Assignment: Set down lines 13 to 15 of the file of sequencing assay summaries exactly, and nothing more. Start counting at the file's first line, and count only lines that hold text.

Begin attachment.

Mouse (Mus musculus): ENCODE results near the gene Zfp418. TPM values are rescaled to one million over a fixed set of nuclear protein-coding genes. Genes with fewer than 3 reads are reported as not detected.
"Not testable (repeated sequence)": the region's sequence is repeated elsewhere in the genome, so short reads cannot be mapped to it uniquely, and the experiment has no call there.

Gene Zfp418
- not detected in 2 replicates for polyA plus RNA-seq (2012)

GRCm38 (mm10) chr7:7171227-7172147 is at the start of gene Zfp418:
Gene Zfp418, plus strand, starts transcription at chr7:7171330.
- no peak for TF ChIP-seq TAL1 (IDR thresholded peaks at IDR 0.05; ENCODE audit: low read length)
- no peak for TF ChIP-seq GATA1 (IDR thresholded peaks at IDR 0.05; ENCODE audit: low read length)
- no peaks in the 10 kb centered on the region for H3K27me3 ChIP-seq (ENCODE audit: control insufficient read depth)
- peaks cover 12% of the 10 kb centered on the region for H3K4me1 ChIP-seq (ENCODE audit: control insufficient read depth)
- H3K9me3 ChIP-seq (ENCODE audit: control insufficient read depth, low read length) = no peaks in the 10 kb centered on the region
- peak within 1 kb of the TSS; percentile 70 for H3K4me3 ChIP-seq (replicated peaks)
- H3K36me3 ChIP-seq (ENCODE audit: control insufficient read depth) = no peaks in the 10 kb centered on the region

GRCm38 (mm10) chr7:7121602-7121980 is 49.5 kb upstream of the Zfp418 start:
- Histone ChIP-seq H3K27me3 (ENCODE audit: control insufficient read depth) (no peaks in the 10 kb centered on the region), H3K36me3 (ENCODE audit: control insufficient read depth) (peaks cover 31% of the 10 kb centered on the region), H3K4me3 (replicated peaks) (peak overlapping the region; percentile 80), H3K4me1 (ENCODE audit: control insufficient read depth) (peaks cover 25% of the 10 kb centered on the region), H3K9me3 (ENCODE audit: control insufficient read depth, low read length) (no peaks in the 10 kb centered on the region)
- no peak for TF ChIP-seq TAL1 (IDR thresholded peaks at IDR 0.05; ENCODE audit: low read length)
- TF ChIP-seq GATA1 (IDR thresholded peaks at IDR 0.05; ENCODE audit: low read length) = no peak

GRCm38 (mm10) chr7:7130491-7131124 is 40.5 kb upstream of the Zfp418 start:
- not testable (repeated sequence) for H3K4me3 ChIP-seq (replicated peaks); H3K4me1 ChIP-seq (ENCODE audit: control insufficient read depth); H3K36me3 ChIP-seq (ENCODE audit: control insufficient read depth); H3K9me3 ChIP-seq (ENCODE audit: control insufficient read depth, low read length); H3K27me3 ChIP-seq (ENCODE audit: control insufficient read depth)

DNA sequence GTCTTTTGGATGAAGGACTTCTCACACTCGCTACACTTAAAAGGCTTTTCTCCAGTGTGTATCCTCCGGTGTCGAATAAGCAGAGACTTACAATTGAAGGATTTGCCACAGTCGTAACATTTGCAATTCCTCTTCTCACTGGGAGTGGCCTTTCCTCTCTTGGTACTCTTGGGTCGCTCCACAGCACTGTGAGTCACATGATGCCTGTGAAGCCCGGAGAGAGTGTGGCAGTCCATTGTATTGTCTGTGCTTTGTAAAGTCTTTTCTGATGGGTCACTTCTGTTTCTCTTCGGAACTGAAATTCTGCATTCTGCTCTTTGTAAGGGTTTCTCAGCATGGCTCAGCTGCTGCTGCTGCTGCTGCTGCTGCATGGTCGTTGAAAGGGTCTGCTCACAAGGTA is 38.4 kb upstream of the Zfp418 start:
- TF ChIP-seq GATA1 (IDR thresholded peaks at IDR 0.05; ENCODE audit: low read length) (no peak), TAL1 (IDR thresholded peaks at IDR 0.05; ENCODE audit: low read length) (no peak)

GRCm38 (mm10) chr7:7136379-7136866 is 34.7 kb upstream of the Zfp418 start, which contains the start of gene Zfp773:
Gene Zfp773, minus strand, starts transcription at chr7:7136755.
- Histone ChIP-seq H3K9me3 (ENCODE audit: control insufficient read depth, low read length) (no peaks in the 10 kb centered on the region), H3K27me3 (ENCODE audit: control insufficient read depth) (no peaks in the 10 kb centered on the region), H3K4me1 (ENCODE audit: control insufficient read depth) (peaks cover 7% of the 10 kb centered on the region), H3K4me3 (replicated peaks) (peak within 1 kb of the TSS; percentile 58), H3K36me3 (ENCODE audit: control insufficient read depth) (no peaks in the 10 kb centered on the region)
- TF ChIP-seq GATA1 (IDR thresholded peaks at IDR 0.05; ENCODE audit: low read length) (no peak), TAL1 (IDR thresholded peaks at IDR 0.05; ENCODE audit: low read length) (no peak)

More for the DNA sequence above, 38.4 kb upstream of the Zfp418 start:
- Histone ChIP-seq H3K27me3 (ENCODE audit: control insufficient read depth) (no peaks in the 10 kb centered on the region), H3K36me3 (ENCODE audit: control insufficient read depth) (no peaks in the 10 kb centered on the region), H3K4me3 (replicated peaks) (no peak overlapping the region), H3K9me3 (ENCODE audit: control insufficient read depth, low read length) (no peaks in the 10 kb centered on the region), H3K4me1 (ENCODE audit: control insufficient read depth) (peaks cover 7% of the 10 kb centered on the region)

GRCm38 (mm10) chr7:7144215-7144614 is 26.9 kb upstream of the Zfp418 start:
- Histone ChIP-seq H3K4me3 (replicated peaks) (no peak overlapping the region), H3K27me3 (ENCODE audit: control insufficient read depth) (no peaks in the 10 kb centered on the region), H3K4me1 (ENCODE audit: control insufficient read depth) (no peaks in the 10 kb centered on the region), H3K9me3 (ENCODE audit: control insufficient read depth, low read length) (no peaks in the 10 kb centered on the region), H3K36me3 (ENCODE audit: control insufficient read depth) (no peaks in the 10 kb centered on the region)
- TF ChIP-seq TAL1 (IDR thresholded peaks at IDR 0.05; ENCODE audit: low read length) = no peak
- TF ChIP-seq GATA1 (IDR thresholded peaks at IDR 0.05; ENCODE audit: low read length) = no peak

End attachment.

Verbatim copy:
- H3K36me3 ChIP-seq (ENCODE audit: control insufficient read depth) = no peaks in the 10 kb centered on the region

GRCm38 (mm10) chr7:7121602-7121980 is 49.5 kb upstream of the Zfp418 start:
- Histone ChIP-seq H3K27me3 (ENCODE audit: control insufficient read depth) (no peaks in the 10 kb centered on the region), H3K36me3 (ENCODE audit: control insufficient read depth) (peaks cover 31% of the 10 kb centered on the region), H3K4me3 (replicated peaks) (peak overlapping the region; percentile 80), H3K4me1 (ENCODE audit: control insufficient read depth) (peaks cover 25% of the 10 kb centered on the region), H3K9me3 (ENCODE audit: control insufficient read depth, low read length) (no peaks in the 10 kb centered on the region)